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Archaeologist Stephanie Simms was digging at the Escalera al Cielo site in a hilly region of rural Yucatán, Mexico, when she discovered a trove of clay balls the size of plums. There were hundreds of them, buried at the edge of what functioned as a Maya kitchen 1,000 years ago.
Ball-shaped artifacts are not uncommon, and Simms (GRS’13) likes to joke that male researchers tend to theorize that they are ammunition, while women envision domestic uses. In this case, the location and appearance of the balls—they were found with burn marks in what was presumably a cooking area—indicate that they were used for distributing and prolonging heat in pit ovens.
Months later, at the College of Arts & Sciences Laboratory of MicroStratigraphy, an analysis of the balls’ mineral composition strongly supported Simms’ theory. The ancient narrative etched into their material properties suggests that the balls, crafted from the local, clay-rich earth, were dried in the hot sun and then cooked, like reusable coals, again and again and again, at heat as high as 1,300 degrees Fahrenheit.
“It was this wow moment,” says Simms, whose research and dissertation focus is on pre-Hispanic Maya food production, collection, preparation, and consumption.
Like stones, clay is an efficient retainer of heat, and today the Maya still line pits with stones, build a fire on top, and cook root vegetables or corn. Even before the balls’ history of exposure to high heat had been confirmed, Simms extracted residues from cracks in the balls and found traces of starch from maize, beans, and squash, a strong indicator that the balls had been in contact with food.
In the lab, Simms used samples of Yucatán clay to re-create the work of the Maya. “I cooked the balls in different places at different temperatures and saw these interesting iron depletion patterns,” says Simms, who ran the experiment in a closed environment—a furnace—as well as in an open outdoor fire pit.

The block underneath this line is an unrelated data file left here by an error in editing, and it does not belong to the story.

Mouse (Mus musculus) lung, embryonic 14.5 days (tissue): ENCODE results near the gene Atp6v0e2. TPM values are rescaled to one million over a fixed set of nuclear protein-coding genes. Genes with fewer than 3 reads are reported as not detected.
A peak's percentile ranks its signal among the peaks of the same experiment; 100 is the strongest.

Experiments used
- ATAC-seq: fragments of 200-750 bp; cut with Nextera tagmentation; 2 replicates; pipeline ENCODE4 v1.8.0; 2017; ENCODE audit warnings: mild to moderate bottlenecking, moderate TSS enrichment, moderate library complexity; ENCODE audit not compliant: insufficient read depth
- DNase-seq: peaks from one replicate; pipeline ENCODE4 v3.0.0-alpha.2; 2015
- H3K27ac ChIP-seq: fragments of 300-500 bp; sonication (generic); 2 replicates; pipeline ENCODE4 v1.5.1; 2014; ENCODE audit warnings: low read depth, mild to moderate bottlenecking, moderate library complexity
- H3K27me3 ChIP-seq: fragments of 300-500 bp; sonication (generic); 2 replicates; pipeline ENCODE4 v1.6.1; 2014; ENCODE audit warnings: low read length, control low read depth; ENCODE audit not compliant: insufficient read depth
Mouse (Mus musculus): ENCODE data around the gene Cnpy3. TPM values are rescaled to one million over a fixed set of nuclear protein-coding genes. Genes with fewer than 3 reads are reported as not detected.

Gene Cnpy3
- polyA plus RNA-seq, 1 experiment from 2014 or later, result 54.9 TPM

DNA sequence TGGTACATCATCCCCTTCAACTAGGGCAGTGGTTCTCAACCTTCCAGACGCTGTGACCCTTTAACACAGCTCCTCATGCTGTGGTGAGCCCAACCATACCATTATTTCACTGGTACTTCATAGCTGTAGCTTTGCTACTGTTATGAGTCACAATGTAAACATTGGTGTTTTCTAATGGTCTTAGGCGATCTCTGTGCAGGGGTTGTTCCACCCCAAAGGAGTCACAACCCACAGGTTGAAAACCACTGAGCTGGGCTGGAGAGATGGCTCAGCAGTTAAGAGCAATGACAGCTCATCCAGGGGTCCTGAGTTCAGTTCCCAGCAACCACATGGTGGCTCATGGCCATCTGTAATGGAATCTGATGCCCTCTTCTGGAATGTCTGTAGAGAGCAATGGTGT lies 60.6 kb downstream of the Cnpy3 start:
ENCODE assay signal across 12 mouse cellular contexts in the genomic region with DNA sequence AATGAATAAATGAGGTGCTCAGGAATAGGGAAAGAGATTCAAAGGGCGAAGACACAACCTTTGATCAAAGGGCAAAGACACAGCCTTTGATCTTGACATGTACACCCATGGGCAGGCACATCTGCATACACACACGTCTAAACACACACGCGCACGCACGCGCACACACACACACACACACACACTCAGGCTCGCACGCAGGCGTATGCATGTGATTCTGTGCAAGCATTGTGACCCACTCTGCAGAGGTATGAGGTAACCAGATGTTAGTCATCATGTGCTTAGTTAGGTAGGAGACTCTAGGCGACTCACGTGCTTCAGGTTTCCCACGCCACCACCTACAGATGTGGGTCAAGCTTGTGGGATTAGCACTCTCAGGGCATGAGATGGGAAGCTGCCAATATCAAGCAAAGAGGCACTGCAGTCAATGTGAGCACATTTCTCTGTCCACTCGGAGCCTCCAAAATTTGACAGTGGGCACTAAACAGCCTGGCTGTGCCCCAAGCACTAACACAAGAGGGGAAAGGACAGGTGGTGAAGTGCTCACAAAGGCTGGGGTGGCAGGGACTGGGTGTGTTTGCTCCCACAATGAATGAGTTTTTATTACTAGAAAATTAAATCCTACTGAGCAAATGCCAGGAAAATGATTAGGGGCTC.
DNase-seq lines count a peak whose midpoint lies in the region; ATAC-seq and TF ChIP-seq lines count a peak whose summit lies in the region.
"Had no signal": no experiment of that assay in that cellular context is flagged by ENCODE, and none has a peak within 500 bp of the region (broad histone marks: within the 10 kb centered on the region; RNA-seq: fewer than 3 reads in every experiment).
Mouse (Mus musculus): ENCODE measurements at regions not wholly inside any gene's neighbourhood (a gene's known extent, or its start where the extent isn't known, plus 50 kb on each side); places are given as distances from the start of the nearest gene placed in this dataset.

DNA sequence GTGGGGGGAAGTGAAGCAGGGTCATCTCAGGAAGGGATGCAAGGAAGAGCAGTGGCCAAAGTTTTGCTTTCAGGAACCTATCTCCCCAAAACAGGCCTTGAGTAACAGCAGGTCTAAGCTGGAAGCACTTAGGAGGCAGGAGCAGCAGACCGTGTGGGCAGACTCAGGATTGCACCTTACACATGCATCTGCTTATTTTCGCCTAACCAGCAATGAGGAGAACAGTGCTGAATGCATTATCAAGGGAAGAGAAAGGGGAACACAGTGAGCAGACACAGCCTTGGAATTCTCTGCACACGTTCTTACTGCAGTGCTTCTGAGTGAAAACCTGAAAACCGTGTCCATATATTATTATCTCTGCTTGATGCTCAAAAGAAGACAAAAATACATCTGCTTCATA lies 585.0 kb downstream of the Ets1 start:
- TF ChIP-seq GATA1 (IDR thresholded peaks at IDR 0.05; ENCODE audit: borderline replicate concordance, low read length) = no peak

The next step was to enlist the help of Francesco Berna, a CAS adjunct assistant professor of archaeology and an expert in ancient pyrotechnology, as well as of a state-of-the-art analytic tool called Fourier transform infrared spectroscopy (FTIR). When rocks and clay are exposed to extreme temperatures, their mineral composition changes; FTIR, guided by a microscope, can meticulously graph those changes.
With the test balls as reference, Berna calibrated the thermal behavior of soil from the site, which served as a point of comparison when he analyzed the excavated samples. The most common mineral in the Yucatán soil, kaolinite, survives up to 500 degrees Celsius (932 degrees Fahrenheit), while smectite and mica survive up to 700 degrees Celsius (1,292 degrees Fahrenheit). Knowing the concentrations of these minerals in the starting materials, Berna was able to “map” the balls’ histories of heat exposure. He and Simms found that the balls from the site burned at temperatures comparable to the test balls they burned in an open fire pit.
Based on the evidence, which they outline in the 2013 issue of the Journal of Archaeological Science, Berna and Simms are fairly certain the Maya formed the balls with clay left over from crafting pottery. “Kaolin is really good for this purpose,” says Berna. “It’s nonswelling and won’t crack, so it’s perfect for pottery and ceramics.” The researchers also believe that because the grain residue is small and random, the balls probably had little direct contact with food and were used mainly to control the distribution, and extend the life, of the oven’s heat. The balls could also have been used for “hot-rock” boiling, either placed in water or in bean pots, a technique Native Americans still use, but with stones rather than clay.
Simms next will turn her attention to identifying and analyzing the elusive cooking hearths, if any survived. And more analysis is needed to determine whether use of the fired clay balls was restricted to the Puuc region, where they were found, or was a common practice among all the Maya. It seems clear that for at least these hilltop settlements, the clay balls formed an important part of what the researchers call “the culinary toolkit.”